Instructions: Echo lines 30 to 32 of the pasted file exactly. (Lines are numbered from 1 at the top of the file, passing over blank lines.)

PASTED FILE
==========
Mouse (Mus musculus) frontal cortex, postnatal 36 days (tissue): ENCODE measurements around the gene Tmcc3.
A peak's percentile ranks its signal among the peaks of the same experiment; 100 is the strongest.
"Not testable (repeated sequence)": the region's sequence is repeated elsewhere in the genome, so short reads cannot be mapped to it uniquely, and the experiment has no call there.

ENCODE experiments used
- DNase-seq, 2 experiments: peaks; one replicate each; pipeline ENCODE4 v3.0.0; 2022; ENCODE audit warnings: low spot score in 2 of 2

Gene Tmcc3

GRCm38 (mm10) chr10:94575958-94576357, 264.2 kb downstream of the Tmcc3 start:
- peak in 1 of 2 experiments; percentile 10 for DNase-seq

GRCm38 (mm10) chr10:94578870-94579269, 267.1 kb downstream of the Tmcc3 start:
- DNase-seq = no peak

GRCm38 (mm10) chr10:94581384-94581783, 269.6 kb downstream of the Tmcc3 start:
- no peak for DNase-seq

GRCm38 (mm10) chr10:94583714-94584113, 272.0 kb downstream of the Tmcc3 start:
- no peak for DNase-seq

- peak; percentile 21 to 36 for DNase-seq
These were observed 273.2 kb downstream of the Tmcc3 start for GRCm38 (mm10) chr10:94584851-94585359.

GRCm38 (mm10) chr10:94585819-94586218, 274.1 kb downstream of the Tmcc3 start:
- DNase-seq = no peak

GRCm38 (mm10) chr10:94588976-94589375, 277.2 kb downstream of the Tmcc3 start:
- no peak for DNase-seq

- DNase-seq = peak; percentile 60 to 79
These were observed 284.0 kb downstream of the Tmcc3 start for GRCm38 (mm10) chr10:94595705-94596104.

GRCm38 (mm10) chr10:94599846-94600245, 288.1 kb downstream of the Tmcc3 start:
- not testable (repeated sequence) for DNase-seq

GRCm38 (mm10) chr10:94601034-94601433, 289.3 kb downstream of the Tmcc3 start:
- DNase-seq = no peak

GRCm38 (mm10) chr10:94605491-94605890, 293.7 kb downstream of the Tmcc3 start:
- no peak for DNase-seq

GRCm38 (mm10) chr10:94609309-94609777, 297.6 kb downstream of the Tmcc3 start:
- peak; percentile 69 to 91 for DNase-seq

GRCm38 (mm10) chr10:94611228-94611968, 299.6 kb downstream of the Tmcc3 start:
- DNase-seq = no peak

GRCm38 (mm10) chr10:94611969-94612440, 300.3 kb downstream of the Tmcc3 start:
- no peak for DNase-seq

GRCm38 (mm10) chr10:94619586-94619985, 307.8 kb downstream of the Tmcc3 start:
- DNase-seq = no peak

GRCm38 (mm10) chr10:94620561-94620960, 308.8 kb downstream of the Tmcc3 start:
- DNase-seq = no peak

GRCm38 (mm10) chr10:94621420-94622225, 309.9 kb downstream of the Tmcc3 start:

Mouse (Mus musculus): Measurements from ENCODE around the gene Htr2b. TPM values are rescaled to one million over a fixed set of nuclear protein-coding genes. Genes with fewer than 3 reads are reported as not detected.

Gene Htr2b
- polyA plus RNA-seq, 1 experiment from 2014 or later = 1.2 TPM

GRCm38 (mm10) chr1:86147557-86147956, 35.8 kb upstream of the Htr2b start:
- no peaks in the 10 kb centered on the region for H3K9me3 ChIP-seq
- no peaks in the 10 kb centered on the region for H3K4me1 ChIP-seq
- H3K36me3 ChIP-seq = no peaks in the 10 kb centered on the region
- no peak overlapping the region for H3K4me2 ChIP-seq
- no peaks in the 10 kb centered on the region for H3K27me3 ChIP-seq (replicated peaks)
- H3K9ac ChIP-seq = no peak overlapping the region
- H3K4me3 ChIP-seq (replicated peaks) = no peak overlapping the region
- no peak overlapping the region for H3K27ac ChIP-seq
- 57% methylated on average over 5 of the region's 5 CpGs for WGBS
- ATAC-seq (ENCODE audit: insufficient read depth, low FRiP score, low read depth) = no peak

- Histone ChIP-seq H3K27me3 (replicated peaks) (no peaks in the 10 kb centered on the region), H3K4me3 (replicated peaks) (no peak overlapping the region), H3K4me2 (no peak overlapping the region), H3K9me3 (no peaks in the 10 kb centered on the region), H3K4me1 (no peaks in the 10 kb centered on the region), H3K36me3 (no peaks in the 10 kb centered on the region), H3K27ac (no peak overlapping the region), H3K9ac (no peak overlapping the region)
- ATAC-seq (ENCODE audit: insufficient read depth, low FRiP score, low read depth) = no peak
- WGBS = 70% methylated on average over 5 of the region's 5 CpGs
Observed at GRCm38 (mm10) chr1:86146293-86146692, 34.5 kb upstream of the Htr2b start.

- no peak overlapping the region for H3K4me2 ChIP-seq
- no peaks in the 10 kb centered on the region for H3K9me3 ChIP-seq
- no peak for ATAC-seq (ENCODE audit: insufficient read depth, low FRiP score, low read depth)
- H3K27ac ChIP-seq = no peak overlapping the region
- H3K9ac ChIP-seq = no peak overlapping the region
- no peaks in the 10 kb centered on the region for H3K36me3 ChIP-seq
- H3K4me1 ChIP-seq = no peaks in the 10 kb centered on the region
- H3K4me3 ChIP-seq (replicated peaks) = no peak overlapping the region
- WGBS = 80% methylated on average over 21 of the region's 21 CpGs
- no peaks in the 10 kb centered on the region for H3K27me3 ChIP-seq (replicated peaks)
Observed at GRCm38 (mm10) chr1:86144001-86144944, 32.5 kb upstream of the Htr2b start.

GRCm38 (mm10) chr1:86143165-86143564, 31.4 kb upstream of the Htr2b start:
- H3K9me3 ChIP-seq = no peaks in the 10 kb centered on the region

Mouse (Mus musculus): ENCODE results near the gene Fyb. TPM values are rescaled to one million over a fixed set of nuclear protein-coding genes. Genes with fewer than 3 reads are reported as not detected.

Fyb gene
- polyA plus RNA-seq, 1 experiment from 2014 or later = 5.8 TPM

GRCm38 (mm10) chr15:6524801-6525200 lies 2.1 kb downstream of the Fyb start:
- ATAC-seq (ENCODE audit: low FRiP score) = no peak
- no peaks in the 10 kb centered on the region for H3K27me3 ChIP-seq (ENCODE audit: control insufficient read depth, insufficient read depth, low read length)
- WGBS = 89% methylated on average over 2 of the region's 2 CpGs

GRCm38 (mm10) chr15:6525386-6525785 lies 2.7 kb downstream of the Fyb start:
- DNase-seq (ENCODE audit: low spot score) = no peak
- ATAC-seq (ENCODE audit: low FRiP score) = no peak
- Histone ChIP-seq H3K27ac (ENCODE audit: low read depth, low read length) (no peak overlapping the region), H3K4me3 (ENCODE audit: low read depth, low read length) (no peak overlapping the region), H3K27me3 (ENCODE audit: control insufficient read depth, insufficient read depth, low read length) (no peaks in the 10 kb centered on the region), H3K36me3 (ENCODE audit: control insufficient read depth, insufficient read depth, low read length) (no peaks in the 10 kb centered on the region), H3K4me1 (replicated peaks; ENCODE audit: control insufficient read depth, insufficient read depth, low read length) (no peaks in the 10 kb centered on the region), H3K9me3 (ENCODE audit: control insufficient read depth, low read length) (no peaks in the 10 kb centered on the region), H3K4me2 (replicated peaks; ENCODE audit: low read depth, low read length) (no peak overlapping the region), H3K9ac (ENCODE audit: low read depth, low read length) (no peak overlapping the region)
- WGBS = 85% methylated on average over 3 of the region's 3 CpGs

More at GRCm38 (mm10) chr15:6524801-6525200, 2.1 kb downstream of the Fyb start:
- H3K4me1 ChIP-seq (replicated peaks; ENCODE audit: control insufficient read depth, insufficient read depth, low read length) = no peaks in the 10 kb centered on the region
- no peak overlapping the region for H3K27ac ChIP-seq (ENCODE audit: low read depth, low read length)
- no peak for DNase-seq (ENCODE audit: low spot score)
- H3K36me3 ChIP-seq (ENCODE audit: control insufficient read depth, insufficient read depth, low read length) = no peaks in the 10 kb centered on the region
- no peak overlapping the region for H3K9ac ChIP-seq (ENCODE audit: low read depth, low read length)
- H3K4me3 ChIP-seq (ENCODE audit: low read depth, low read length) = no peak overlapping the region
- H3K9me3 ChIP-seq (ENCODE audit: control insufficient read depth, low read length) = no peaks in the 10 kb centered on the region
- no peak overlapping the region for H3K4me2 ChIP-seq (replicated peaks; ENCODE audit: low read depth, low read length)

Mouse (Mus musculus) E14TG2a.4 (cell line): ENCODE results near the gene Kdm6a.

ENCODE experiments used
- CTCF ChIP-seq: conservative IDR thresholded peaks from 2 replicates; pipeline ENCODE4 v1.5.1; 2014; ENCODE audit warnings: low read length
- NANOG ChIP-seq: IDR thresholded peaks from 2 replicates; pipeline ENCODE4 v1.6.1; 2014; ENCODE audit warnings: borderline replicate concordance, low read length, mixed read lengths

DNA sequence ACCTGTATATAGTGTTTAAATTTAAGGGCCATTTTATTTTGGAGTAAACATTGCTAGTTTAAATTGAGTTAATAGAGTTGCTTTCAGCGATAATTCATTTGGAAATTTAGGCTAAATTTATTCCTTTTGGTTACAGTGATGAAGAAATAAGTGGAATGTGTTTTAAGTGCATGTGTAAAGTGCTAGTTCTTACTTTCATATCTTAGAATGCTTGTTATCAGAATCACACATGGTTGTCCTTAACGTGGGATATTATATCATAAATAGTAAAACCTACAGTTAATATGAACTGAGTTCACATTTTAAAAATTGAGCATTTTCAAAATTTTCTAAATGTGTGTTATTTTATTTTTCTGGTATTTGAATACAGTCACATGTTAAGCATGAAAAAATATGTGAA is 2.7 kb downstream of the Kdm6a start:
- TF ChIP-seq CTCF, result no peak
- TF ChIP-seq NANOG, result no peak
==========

- peak; percentile 69 to 91 for DNase-seq

GRCm38 (mm10) chr10:94611228-94611968, 299.6 kb downstream of the Tmcc3 start:
- DNase-seq = no peak